Quoted from the author's "Foreword."
"ARCHEOLOGICAL research has revealed to us that what one would expect to be the fairest and happiest region of the earth — the sunny yet not torrid belt that stretches from Portugal and Morocco to the south of China — is a crowded cemetery of dead empires. We now know that the great old empires of Egypt and Mesopotamia, of Greece and Rome, are but four lines of a mighty necrology. Every year almost we extend the range of the dead civilizations of Asia; and from Alexandria to Troy, round the shores of the beautiful sea, we trace the graves of a hundred once virile and artistic cities. Where goats now browse hungrily on barren hills of Asia Minor was, less than two thousand years ago, Pliny's "noblest city of Asia," Pergamus, with a superb library and culture; and the white ribs of other noble Greek-Roman cities gleam on the sands of the Syrian and Algerian deserts. Under the rustic poverty of Crete we discover the remains of stately palaces and well-ordered towns of more than three thousand years ago, and princely relics of Greek and Saracen art shine futilely upon the dull
eyes of Sicilian peasants. In America the ruins of scores of remarkable cities, from Teotihuacan to Chichen-Itza, tell how often even there the race laboriously attained that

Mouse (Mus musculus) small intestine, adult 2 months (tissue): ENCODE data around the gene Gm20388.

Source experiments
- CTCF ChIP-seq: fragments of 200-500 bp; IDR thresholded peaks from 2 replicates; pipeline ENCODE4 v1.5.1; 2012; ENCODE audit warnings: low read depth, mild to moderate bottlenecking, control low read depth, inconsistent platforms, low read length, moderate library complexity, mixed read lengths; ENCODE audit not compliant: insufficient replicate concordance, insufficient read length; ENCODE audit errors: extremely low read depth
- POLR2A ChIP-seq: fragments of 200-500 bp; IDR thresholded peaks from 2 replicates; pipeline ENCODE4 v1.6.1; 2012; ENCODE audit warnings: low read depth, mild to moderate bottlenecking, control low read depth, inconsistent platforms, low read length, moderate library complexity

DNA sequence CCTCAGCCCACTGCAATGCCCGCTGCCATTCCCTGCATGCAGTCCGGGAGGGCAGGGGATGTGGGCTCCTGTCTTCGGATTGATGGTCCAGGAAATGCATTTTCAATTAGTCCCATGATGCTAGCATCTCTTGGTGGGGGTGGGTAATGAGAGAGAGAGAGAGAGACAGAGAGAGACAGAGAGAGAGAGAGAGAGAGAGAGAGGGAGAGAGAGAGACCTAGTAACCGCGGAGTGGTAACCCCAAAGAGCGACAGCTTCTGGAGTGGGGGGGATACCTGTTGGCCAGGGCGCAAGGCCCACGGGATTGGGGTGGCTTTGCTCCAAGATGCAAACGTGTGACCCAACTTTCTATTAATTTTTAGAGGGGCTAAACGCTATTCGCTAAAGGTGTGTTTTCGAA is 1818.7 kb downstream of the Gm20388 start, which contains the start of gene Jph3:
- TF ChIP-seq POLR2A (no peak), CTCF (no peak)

height of wealth, wisdom, and refinement which we call civilization, only to slip back into the morass of barbarism."
"It seemed to me, when I wandered amongst these tombs of earlier kingdoms, that no other was so pathetic in its historical reminder as that of what is called the Moorish, though really Arab, civilization of medieval Spain. Here was an exquisitely artistic and very enlightened kingdom deliberately and horribly hacked to pieces on the very threshold of what the historian calls Modern Times. And this is only part of the tragedy. For this civilization which the Spaniards, with strange pride in their vandalism, thrust into the cemetery of dead empires was one of the happiest, most prosperous, most advanced in fine feeling and culture that had yet appeared on the earth: one that was nearer to us in its ideals and its scientific methods than the Greek-Roman or any other had been; one, indeed, that in its best phases approached more closely to the true standard of a wisely-ordered life than the majority of us do to-day."
"The Spaniards did not merely destroy nearly every monument of this great civilization. By burning almost the whole of its literature, which had filled hundreds of elegant libraries of from 50,000 to 500,000 volumes, they succeeded in banishing from the mind of Europe even the
memory of a splendour the reflection of which had at one time reached the remoter provinces of England, France, and Germany. As a result of this an entirely false conception of the development of European civilization has dominated our literature."